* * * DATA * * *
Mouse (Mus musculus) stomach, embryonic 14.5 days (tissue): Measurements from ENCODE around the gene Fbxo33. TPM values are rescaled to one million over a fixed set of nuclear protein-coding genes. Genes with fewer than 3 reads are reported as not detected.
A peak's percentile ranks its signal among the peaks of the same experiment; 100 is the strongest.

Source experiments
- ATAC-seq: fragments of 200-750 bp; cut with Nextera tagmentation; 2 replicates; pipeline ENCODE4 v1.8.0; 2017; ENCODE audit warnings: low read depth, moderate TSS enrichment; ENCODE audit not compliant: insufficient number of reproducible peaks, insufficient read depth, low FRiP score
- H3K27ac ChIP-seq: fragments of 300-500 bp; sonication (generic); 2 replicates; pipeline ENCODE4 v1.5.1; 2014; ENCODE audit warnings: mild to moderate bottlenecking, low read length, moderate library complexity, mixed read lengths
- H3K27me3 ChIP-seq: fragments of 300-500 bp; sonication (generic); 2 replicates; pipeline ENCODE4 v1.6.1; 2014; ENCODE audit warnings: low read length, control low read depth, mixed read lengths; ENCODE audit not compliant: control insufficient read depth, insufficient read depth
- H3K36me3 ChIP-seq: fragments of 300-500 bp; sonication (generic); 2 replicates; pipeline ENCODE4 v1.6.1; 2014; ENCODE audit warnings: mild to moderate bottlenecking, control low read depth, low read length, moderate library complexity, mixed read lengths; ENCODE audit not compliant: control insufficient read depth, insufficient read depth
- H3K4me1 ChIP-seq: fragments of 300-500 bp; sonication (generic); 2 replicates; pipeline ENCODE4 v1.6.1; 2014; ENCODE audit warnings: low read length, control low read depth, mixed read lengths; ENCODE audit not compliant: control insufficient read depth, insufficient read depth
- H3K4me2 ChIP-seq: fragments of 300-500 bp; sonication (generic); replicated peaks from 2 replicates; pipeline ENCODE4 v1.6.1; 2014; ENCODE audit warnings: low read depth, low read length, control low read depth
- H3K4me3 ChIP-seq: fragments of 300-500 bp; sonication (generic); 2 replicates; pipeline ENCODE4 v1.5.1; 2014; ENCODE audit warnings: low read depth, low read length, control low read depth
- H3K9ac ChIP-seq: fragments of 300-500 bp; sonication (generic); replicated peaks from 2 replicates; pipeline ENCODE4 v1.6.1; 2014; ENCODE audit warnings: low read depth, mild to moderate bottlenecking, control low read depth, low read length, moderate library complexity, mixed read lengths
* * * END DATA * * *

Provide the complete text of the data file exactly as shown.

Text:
Mouse (Mus musculus) stomach, embryonic 14.5 days (tissue): Measurements from ENCODE around the gene Fbxo33. TPM values are rescaled to one million over a fixed set of nuclear protein-coding genes. Genes with fewer than 3 reads are reported as not detected.
A peak's percentile ranks its signal among the peaks of the same experiment; 100 is the strongest.

Source experiments
- ATAC-seq: fragments of 200-750 bp; cut with Nextera tagmentation; 2 replicates; pipeline ENCODE4 v1.8.0; 2017; ENCODE audit warnings: low read depth, moderate TSS enrichment; ENCODE audit not compliant: insufficient number of reproducible peaks, insufficient read depth, low FRiP score
- H3K27ac ChIP-seq: fragments of 300-500 bp; sonication (generic); 2 replicates; pipeline ENCODE4 v1.5.1; 2014; ENCODE audit warnings: mild to moderate bottlenecking, low read length, moderate library complexity, mixed read lengths
- H3K27me3 ChIP-seq: fragments of 300-500 bp; sonication (generic); 2 replicates; pipeline ENCODE4 v1.6.1; 2014; ENCODE audit warnings: low read length, control low read depth, mixed read lengths; ENCODE audit not compliant: control insufficient read depth, insufficient read depth
- H3K36me3 ChIP-seq: fragments of 300-500 bp; sonication (generic); 2 replicates; pipeline ENCODE4 v1.6.1; 2014; ENCODE audit warnings: mild to moderate bottlenecking, control low read depth, low read length, moderate library complexity, mixed read lengths; ENCODE audit not compliant: control insufficient read depth, insufficient read depth
- H3K4me1 ChIP-seq: fragments of 300-500 bp; sonication (generic); 2 replicates; pipeline ENCODE4 v1.6.1; 2014; ENCODE audit warnings: low read length, control low read depth, mixed read lengths; ENCODE audit not compliant: control insufficient read depth, insufficient read depth
- H3K4me2 ChIP-seq: fragments of 300-500 bp; sonication (generic); replicated peaks from 2 replicates; pipeline ENCODE4 v1.6.1; 2014; ENCODE audit warnings: low read depth, low read length, control low read depth
- H3K4me3 ChIP-seq: fragments of 300-500 bp; sonication (generic); 2 replicates; pipeline ENCODE4 v1.5.1; 2014; ENCODE audit warnings: low read depth, low read length, control low read depth
- H3K9ac ChIP-seq: fragments of 300-500 bp; sonication (generic); replicated peaks from 2 replicates; pipeline ENCODE4 v1.6.1; 2014; ENCODE audit warnings: low read depth, mild to moderate bottlenecking, control low read depth, low read length, moderate library complexity, mixed read lengths